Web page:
When we visited the 9/11 Memorial, it was so quiet and somber you could have heard a pin drop. My fingers slid across the names engraved along the border where the Twin Towers once stood tall. Instead only the foundation remains and vast solemn waterfalls stand weeping instead. 3,000 names. Some of these names have a rose held in between their letters to honor birthdays. Shabbir Ahmed. Donald J. Burns. Lillian Caceres. Ada M. Davis. Samantha Martin Egan. Deanna Lynn Galante and her unborn child. Mohammad Salman Hamdani. Zuhtu Ibis. LaShawna Johnson. Helen Crossin Kittle and her unborn child. Juan Mendez Lafuente. Vita Marino. Ginger Risco Nelson. Takashi Ogawa. Angel R. Pena. Ricardo J. Quinn. Susan A. Ruggiero. Jude Elias Safi. Otis V. Tolbert. Diane Marie Urban. Santos Vazquez. Honor Elizabeth Wainio. Suresh Yanamadala. Ira Zaslow. Waterfalls weep.
Behind the first waterfall stood a tall Callery pear tree. A railing lined with ribbons and drawings circled around it. A metal plaque was erected beside it and at the top in bold lettering Survivor Tree was spelled out. The description read as follows: “This Callery pear tree stands distinct from the hundreds of swamp white oak trees on the Memorial. It was discovered amidst the wreckage of the 9/11 attacks, its bark charred from fires at the site and many of its limbs reduced to stumps. Yet somehow, the tree, still bearing leaves, showed signs of life. Recovery workers transported the tree to a nursery in the Bronx to be cared for by the New York City Department of Parks & Recreation. With careful tending, the stumps of burned and gnarled bark gave growth to longer and smoother branches. Replanted at the 9/11 Memorial in December 2010, this Survivor Tree bursts into magnificent blossom each spring, embodying a living symbol of resilience.” Sometimes when we survive a fire, we need to be uprooted from where we’ve come from. We need our burns to be tenderly cared for, the dressings carefully changed. We go from being in the ICU to recovery, to rehabilitation. After being charred and uprooted, and nursed back to health, it seems like we are so far from home. But the roots will be planted firmly again. They will fold into the earth’s crevices and snap into place, securely standing. After the fire and the ICU, and recovery, and rehabilitation, we grow new leaves. This is resilience.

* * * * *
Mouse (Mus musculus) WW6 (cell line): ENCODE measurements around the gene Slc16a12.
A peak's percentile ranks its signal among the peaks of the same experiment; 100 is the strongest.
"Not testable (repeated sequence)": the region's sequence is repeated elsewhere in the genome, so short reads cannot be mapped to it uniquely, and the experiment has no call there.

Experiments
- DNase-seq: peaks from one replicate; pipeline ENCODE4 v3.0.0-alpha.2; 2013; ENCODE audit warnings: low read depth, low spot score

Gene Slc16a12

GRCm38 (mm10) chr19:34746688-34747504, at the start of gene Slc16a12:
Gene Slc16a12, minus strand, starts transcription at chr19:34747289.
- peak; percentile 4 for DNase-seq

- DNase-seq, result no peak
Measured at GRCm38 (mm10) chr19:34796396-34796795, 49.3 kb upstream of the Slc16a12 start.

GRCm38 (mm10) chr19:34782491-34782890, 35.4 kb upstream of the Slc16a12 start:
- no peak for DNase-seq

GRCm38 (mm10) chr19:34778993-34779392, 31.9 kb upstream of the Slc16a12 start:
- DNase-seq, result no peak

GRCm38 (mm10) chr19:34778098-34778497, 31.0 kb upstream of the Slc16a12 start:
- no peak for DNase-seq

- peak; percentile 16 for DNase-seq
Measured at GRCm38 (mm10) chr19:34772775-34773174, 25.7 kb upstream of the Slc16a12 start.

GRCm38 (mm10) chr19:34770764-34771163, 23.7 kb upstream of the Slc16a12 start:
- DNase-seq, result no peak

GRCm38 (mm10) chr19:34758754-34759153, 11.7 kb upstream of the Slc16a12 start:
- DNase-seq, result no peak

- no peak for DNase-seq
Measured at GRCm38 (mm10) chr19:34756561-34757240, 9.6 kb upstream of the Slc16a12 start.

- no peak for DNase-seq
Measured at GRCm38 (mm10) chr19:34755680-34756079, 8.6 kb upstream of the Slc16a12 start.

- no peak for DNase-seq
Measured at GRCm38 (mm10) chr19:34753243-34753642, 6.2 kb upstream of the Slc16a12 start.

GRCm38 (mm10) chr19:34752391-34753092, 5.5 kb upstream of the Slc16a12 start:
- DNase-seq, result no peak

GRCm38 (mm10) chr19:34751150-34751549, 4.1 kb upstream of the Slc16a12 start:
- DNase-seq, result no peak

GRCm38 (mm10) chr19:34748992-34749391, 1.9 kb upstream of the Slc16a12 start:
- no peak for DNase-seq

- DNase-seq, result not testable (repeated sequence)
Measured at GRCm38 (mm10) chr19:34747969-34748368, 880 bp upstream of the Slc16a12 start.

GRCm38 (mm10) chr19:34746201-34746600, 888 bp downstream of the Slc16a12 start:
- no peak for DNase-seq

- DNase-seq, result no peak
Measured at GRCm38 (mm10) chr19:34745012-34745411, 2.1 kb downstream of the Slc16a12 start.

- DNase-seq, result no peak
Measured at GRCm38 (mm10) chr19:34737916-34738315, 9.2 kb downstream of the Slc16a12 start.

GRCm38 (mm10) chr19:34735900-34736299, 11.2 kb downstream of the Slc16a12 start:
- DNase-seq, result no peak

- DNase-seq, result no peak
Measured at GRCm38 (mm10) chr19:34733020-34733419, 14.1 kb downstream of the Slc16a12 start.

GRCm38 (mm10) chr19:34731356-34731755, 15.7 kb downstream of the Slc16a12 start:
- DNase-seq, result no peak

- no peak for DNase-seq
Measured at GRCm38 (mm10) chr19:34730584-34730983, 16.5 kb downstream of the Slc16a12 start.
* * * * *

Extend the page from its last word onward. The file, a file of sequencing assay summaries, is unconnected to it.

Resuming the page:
I thought about the Survivor Tree a lot as we walked. Often I would zone out while Jessica and Chrystin were deep in conversation. “What are you thinking about, Erina?” They would pause often to ask me this question. The Survivor Tree is my sister. I want to crawl underneath the barrier and hug her. I don’t want to let go.